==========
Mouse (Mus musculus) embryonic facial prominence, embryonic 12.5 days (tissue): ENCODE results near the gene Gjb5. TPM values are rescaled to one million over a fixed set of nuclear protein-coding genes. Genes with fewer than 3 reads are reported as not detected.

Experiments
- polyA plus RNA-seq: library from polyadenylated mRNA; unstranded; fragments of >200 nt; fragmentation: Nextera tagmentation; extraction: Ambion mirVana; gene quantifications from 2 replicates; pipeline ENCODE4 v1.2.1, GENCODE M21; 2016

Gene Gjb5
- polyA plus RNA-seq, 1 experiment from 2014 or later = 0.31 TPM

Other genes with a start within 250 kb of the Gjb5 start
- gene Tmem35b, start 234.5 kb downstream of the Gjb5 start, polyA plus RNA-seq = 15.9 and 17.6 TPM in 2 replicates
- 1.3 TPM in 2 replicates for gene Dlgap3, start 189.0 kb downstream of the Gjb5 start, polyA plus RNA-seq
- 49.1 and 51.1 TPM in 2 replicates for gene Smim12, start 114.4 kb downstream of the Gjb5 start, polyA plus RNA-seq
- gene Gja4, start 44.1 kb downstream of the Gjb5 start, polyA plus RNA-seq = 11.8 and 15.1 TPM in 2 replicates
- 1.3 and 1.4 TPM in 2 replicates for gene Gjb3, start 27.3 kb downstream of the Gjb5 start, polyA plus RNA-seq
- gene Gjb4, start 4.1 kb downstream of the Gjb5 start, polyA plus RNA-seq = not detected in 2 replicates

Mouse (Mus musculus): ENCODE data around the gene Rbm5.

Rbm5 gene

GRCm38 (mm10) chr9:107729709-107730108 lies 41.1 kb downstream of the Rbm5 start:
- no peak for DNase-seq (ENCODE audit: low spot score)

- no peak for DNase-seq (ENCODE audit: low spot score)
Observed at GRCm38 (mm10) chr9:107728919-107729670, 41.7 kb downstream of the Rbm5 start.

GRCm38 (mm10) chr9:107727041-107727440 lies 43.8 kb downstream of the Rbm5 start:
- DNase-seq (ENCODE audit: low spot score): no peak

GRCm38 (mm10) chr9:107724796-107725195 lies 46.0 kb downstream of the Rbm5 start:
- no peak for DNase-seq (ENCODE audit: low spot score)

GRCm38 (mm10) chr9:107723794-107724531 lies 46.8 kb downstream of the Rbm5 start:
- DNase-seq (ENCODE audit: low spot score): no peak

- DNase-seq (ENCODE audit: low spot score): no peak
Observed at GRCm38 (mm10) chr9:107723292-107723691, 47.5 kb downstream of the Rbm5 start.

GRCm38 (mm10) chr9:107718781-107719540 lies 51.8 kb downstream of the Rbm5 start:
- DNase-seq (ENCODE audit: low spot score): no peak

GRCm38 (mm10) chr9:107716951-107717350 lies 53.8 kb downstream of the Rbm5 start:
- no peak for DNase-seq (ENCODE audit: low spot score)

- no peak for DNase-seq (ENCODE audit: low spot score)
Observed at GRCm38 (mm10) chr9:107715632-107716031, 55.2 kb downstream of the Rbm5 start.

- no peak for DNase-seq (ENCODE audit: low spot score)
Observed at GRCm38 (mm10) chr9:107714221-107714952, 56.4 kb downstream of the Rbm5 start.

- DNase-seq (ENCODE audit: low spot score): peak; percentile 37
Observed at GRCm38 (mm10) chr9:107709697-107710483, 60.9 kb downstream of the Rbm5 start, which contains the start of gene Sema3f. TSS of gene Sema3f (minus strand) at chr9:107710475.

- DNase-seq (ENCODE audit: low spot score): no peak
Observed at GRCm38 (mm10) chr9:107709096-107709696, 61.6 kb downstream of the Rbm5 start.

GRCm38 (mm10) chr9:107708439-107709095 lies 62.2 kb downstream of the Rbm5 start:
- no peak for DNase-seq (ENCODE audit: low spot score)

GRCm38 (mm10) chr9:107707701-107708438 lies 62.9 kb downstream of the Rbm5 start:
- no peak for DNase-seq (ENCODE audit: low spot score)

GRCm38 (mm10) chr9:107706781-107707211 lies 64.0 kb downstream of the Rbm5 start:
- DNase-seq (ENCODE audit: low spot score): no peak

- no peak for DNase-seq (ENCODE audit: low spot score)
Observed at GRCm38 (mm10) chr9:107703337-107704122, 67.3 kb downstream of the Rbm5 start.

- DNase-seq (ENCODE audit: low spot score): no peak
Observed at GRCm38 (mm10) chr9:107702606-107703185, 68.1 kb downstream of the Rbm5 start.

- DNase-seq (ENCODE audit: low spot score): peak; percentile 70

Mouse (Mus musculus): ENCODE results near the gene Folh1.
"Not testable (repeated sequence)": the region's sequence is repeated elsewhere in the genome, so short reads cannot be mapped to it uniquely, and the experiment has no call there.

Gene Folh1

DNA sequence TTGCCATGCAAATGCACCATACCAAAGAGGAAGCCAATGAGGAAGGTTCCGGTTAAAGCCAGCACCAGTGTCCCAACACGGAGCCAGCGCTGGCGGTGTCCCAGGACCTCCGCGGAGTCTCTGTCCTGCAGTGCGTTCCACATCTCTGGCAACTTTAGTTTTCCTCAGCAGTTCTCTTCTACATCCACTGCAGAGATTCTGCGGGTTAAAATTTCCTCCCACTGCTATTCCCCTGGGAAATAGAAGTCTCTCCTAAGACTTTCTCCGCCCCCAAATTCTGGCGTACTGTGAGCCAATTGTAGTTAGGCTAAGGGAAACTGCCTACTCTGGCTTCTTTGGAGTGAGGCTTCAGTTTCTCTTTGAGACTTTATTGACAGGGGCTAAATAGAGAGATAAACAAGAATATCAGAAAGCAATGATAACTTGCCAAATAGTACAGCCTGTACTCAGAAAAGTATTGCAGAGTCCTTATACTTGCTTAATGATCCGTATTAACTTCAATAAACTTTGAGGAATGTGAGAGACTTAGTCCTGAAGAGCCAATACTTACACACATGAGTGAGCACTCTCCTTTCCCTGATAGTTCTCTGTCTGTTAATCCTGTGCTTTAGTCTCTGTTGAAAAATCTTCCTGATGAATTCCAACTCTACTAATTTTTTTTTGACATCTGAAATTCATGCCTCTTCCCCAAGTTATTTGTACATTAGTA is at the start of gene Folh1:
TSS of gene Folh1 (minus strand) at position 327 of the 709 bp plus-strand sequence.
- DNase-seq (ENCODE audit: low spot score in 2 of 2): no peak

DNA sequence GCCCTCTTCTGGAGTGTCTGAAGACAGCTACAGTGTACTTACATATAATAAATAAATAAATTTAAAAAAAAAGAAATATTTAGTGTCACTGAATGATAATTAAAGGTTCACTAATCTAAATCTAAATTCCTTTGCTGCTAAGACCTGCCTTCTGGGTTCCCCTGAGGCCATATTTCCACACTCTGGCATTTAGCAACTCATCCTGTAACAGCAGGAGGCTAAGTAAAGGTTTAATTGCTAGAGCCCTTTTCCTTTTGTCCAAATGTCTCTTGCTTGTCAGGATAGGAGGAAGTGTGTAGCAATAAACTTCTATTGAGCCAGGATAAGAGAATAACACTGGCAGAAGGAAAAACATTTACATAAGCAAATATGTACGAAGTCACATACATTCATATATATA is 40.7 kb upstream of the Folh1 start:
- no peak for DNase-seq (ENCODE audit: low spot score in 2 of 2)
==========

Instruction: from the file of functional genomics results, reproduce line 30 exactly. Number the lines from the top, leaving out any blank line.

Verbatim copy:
- no peak for DNase-seq (ENCODE audit: low spot score)